Life is a series of beginnings and endings, and nowhere is this more evident than in the work we, as professional coaches, do. While the average coaching relationship can last anywhere from 3 to 18 months, the reality is we deal with endings more often than most. So, for the sake of our clients, and for our wellbeing as well, it’s important that we learn to end well.
This lesson hit hard this past month after losing two long-time clients, both of whom had experienced significant growth over our time together. No matter how you parsed it out, the coaching was successful.
Then why did I feel like I had somehow failed as a coach? Why do other professional coaches express similar feelings when a client discontinues his or her coaching services?
As I’ve pondered and prayed about this question for a few years now, I believe I’ve gained some insight as to what it looks like to end well:
Understand that seasons change.
As the writer of Ecclesiastes tells us, “There is an appointed time for everything. And there is a time for every event under heaven.” When our season with a client is over, we must learn to release them with gentleness and grace.
Far too often, we take a client deciding to quit coaching personally, believing they would have stayed if only we had done a better job. That may or may not be true.
For my final session with a client, I ask clients to send me a summary of what God has done in their lives through coaching. To make it easier for the client, I suggest a bulleted list, indicating we could elaborate on details during the session if they would like.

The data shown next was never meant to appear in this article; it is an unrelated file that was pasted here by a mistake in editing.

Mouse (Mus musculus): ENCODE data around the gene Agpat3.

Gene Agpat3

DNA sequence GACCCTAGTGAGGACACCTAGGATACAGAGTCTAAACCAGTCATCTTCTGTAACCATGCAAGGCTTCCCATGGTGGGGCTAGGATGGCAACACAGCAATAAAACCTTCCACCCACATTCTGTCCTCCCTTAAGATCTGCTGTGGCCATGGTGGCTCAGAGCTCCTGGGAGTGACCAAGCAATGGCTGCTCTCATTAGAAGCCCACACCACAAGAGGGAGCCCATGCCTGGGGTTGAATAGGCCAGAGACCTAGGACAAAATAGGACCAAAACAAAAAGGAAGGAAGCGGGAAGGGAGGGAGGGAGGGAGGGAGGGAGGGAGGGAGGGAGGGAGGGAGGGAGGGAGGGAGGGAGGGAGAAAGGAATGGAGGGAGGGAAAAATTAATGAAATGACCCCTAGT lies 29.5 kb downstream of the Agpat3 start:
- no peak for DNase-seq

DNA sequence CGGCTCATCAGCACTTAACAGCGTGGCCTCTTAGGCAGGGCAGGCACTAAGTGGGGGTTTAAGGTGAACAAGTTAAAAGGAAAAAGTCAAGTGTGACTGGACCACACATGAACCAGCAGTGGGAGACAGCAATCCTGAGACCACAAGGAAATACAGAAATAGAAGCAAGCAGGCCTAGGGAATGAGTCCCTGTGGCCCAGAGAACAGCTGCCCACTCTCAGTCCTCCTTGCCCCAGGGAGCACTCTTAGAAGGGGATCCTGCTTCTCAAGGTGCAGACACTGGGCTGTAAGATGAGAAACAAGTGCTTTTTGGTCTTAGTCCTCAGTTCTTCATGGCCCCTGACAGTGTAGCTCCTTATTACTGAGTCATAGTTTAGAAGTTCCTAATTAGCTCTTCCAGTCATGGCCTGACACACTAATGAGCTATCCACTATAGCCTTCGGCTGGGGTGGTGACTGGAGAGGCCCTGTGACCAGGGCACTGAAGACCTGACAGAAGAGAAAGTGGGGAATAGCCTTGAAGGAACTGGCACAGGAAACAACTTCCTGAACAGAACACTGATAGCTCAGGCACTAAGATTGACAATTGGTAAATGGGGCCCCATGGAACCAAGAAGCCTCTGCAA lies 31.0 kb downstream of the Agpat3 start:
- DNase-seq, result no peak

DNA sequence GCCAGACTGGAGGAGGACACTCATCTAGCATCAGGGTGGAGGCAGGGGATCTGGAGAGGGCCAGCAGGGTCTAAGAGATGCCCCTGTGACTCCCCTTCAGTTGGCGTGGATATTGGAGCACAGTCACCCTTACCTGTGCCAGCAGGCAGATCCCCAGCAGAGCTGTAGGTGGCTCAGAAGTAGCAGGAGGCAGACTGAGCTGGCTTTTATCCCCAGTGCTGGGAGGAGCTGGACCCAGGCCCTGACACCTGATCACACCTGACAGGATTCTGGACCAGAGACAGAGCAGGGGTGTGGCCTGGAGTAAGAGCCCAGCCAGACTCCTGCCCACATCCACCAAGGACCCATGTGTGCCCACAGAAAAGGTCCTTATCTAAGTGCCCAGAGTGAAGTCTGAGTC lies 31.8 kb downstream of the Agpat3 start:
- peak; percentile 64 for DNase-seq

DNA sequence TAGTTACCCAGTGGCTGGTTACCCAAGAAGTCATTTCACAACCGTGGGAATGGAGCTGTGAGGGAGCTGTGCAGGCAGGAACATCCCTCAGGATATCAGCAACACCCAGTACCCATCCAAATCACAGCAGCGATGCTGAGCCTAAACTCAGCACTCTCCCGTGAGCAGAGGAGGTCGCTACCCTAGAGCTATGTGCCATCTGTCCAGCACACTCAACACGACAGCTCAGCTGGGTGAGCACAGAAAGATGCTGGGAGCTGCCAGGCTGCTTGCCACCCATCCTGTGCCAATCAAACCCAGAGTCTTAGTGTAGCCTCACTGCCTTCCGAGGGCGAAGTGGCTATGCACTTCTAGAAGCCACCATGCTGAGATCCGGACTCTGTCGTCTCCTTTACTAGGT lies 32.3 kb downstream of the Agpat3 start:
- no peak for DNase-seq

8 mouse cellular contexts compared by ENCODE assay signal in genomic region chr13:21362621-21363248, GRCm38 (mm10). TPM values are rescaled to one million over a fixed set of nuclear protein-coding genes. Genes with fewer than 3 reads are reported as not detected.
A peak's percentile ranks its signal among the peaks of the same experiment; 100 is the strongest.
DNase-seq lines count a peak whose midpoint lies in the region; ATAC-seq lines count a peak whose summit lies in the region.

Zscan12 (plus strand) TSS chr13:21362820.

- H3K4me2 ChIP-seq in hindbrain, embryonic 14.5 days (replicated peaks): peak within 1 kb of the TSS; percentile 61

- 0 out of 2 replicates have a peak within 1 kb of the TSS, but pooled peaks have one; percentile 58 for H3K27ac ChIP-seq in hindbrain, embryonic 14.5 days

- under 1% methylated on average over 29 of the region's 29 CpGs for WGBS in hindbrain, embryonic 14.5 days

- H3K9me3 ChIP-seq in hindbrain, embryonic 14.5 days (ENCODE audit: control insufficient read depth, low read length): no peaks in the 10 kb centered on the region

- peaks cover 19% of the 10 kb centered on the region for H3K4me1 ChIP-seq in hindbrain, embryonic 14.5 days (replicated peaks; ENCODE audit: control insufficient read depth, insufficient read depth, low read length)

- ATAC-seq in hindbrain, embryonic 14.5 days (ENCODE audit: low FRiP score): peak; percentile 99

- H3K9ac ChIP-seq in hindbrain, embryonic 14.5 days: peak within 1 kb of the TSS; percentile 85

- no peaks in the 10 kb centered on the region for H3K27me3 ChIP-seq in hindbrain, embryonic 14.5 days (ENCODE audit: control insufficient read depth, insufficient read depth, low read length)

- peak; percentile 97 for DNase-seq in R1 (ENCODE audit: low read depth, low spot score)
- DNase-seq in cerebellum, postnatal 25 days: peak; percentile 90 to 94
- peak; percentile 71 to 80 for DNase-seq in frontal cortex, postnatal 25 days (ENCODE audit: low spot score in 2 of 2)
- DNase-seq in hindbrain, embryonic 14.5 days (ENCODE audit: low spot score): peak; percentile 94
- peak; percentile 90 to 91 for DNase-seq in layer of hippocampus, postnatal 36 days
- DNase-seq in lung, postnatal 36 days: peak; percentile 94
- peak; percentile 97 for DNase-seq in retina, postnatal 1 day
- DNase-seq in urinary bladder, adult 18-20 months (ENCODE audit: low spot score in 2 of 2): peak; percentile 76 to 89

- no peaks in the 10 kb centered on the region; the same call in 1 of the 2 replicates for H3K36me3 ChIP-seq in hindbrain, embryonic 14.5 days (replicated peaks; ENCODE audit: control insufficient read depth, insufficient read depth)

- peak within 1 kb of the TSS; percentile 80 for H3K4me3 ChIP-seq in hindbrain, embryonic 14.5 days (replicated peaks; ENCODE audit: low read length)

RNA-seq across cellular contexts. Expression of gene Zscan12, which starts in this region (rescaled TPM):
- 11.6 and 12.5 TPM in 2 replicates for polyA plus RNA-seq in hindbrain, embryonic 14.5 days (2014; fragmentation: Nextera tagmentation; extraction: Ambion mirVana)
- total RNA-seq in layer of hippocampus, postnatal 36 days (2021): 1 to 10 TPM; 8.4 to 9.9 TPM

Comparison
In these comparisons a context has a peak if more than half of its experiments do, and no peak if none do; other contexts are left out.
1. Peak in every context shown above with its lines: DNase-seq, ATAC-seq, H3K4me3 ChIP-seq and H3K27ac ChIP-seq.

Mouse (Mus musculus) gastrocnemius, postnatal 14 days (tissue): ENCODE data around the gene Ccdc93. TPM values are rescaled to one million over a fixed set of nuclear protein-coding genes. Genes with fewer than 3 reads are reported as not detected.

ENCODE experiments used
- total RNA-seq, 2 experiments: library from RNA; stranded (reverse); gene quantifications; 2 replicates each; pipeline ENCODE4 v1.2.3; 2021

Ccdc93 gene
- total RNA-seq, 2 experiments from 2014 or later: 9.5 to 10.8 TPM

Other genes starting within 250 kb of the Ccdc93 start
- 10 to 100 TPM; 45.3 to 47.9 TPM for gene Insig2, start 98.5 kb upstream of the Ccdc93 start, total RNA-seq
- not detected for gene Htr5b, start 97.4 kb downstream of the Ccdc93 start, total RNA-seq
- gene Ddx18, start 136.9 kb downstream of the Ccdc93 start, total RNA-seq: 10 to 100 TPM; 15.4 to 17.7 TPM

Each time I review a summary with a client, I;m struck with the deep work God has done in their life through coaching. Together, we thank God for His goodness.
I always conclude my last sessions with clients by thanking them for the honor of walking alongside them as their coach. I am also very intentional about speaking to their potential and holding their vision before them one final time.
Ask the client what “ending well” looks like for him or her.
During our last session together, I ask the client what he or she needs from me during our time together to end well. Often, they want to thank me for coaching them and making a difference in their lives. At other times, they ask if they could come back for more coaching at a later time. I tell them the door is always open.
Inquire about the client’s future plans.
A client often comes to his or her session focused on tying up loose ends. Sometimes they speak of the future, but rarely do they spend significant time unpacking their next steps and concerns. I’ve found it helpful to ask clients two, related questions during our last session: “How can what you’ve learned through coaching help you address challenges you’ll face in the future?” What skills have you learned that you could apply going forward?
Request a referral.
It is perfectly acceptable to ask clients for referrals. And the good new is you can do it in a way that’s warm and genuine instead of being aggressive and pushy, which nobody likes. For example, you could say: “I’m so glad that you’ve found coaching helpful. Would you consider referring others who might benefit from coaching to me?”
Endings are never easy, but they are often necessary. When you end well, your honor not only your clients but God as well.
And besides, those referrals could come rolling in any day now.